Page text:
How to Style a Vignette
Using a Skinny Table Runner
Let’s talk vignettes, or small displays, specifically how to style a vignette. Bonus: this is one stop on a 4-blogger Blog Hop.
Hello and welcome to this Washed Linen Skinny Table Runner Blog Hop, Verse 2, that I’m hosting! And this second verse is NOT the same as the first. I think of this as the dessert of the Hops. It’s the final of three and these gals are the absolute sweetest!!! If you’re visiting from Katrina at PNW Farmhouse Designs Co., or if you just happened to stop by, I’m so glad you’re here!
I’m Diane and I hope you enjoy and find some inspiration at this stop of the hop.
A Little Backstory:
I launched my new Washed Linen Table Runners with a series of three hops featuring friends that I made at the inaugural Social Gathering Retreat. You see, the gals there were so excited about the washed linen, it’s “Aged Edging” and the idea of a skinny table runner that we decided it would be fun to see how everyone would style it.
See How Three More Amazing Creatives (and me, again) Style the Exact Same Runner
I’ll get this Blog Hop hopping by using my Washed Linen Skinny Table Runner in a Halloween vignette.
These skinny table runners are not so much about protecting a table as they are about styling a table. They bring an earthy warmth wherever they go. And earthy warmth is just what my marble top chest needed for the Halloween spooks.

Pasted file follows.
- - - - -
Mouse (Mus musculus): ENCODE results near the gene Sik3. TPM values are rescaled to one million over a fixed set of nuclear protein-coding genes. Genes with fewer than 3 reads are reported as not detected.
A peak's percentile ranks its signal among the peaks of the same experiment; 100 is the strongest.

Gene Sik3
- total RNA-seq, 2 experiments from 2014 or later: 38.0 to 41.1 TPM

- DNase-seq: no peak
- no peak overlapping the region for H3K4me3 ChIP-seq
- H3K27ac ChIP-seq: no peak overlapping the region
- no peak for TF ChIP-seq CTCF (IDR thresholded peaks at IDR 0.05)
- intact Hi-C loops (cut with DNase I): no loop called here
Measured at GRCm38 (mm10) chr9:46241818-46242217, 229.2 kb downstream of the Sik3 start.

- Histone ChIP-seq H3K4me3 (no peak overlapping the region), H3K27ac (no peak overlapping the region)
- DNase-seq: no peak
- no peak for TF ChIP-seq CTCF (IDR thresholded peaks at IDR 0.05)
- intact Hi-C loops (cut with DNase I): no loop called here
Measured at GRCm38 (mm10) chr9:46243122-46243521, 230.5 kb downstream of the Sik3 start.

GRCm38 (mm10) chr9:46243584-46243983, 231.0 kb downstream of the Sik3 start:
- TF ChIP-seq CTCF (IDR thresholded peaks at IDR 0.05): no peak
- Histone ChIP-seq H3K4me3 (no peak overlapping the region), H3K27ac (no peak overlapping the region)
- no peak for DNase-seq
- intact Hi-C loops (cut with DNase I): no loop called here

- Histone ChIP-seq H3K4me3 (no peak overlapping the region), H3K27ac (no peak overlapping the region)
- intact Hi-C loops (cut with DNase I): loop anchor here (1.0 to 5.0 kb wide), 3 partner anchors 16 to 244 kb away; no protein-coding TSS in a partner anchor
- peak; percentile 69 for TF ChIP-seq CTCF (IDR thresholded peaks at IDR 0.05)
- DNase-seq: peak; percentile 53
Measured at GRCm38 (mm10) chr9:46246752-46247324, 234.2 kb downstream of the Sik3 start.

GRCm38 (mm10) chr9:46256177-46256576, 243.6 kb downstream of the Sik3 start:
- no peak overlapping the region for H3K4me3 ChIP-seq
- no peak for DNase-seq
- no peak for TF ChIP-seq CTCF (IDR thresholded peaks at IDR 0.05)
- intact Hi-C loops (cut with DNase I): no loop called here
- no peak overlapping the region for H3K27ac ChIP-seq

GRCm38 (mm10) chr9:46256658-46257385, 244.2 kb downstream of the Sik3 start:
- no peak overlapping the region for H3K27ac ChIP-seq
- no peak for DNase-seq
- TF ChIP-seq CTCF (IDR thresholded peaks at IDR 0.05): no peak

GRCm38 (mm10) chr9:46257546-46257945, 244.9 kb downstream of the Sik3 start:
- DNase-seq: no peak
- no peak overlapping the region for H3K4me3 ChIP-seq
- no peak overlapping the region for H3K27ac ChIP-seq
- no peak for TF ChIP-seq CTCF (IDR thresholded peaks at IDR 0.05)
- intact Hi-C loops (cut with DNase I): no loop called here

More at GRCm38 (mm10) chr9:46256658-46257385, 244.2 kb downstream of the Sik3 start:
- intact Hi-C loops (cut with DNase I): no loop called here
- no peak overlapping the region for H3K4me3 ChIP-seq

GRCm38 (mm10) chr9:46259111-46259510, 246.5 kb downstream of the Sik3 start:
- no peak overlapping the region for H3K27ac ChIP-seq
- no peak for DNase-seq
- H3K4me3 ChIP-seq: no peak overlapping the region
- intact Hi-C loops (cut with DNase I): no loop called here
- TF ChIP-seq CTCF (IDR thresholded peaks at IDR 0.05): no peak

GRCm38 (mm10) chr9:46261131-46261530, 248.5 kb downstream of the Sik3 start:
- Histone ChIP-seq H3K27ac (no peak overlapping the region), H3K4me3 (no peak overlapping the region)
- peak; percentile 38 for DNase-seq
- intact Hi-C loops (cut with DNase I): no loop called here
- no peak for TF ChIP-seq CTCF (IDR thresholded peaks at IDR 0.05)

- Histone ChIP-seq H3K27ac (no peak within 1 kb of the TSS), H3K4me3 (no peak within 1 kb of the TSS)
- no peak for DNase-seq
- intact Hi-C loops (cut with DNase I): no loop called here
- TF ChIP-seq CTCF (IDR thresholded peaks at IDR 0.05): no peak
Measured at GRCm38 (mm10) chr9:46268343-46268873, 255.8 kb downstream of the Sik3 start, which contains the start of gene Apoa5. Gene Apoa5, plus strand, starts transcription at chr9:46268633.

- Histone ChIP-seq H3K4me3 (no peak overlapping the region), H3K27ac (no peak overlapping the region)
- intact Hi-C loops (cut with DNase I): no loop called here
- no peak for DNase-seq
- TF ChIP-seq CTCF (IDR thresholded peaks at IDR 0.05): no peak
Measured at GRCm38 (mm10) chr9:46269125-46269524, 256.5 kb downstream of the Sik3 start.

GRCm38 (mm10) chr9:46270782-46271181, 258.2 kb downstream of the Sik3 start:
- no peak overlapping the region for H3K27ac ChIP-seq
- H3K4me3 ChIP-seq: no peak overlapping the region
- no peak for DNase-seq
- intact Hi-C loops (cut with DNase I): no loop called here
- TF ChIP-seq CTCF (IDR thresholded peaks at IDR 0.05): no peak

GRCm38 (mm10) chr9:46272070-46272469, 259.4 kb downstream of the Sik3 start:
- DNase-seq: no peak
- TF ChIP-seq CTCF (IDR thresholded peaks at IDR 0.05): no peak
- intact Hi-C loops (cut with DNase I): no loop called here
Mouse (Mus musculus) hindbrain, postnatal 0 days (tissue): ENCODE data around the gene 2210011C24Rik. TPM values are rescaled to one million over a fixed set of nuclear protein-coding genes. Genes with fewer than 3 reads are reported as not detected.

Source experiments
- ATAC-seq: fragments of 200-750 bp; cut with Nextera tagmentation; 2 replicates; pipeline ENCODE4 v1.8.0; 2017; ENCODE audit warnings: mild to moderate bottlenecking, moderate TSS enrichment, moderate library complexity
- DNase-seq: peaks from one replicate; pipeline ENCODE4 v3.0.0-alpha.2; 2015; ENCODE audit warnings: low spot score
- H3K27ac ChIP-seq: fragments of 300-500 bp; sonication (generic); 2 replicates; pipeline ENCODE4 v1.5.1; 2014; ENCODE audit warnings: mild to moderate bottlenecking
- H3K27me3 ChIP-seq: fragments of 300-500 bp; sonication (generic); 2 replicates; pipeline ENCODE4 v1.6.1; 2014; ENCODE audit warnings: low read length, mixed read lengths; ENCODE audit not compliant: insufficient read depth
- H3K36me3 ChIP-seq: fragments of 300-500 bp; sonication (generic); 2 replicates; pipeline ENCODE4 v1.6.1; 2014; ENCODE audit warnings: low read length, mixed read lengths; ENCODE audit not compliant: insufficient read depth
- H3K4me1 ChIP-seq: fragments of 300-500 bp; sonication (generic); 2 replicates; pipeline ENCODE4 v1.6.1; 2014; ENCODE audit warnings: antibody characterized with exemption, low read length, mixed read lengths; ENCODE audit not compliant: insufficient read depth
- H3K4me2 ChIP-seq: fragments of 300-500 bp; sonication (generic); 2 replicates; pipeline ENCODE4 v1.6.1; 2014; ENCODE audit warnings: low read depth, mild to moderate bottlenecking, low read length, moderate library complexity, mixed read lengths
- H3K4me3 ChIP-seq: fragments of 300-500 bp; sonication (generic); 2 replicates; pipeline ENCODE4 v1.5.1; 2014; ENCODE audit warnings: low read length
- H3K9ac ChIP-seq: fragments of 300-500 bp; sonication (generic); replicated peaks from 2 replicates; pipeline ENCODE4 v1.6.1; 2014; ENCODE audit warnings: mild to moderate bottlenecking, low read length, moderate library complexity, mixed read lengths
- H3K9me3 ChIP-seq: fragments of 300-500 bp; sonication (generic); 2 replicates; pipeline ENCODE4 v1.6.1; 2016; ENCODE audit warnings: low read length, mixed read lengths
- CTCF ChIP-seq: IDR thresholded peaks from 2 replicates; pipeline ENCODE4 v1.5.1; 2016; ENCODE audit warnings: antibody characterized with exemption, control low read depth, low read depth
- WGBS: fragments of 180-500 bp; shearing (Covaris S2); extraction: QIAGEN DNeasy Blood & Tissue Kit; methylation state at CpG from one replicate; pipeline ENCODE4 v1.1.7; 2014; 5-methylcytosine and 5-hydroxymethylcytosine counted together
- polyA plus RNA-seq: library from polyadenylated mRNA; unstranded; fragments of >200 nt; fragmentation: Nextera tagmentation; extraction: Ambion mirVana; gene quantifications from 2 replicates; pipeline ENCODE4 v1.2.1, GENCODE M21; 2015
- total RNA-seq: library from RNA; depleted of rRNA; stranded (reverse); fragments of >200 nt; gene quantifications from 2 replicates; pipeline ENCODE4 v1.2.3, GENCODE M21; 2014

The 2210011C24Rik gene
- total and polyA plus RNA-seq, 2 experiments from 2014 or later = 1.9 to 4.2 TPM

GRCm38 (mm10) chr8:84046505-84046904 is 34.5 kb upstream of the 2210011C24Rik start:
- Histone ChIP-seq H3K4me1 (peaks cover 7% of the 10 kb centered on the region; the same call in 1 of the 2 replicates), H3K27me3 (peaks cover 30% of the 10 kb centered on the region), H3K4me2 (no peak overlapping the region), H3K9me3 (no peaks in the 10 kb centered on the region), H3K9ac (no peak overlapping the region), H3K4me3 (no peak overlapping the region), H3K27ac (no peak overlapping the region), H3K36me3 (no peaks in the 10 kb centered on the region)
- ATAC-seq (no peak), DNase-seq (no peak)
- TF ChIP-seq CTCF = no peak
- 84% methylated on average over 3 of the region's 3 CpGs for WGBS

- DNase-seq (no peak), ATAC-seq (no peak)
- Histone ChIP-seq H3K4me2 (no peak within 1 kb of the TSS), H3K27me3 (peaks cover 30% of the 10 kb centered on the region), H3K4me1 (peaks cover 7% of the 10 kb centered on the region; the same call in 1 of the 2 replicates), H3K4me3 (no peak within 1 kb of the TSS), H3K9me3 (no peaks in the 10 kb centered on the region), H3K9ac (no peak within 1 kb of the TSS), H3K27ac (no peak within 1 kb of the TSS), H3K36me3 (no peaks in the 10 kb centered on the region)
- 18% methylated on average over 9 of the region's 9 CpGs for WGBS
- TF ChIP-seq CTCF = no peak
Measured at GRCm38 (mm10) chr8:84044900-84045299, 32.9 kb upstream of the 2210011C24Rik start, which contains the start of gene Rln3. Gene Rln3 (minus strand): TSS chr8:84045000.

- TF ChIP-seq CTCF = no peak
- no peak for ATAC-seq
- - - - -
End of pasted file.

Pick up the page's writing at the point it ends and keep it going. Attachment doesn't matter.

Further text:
How to Style a Halloween Vignette:
I know! This “Book of Poetry” is ridiculous!
But its true identity – a 1953 Encyclopedia of the English Language is awessome. I bought it super cheap at a University surplus auction. Obviously it had become a stage prop for the Theater Department. But now it’s a prop for me, lifting a small lamp and whatever seasonal trinkets I have set about.
Can you see that it had also been the “Complete Works of William Shakespeare”? I keep thinking I’ll get to painting that cover again, but it looks great if I just use it upside down. And don’t you love the indents with leather tabs for each letter? And that swirling colorful page edging that’s almost faded away?
This is such a fun thing to do with a dictionary or an encyclopedia. Find a word that is appropriate for the occasion and highlight it. You can draw a red circle or even a heart around it. But in this case, playing off the spooky atmosphere I’m creating, I dug out my old typewriter style rubber stamps and a distressed ink pad and stamped the word macabre to bring attention to it, but with a bit of creepiness.
To add height to my display, I hung a black grapevine wreath covered in black velvet leaves. Be careful not to hang it too high as you want it to be part of your vignette. They need to be visually connected. And I added a tall vintage lamp behind the encyclopedia to focus light and attention onto the “Macabre”.
Next a tall, structure piece in the back — I added a broken vintage plaster salvaged remnant, to bring in a bit of creepy garden feel, almost graveyard feel.
Ideally this tall anchor will reach or overlap your wreath. A good vignette is all about layering.
My vision all along was a focus on books, old library feel. For the right side to balance the left, I added a set of three hardback books.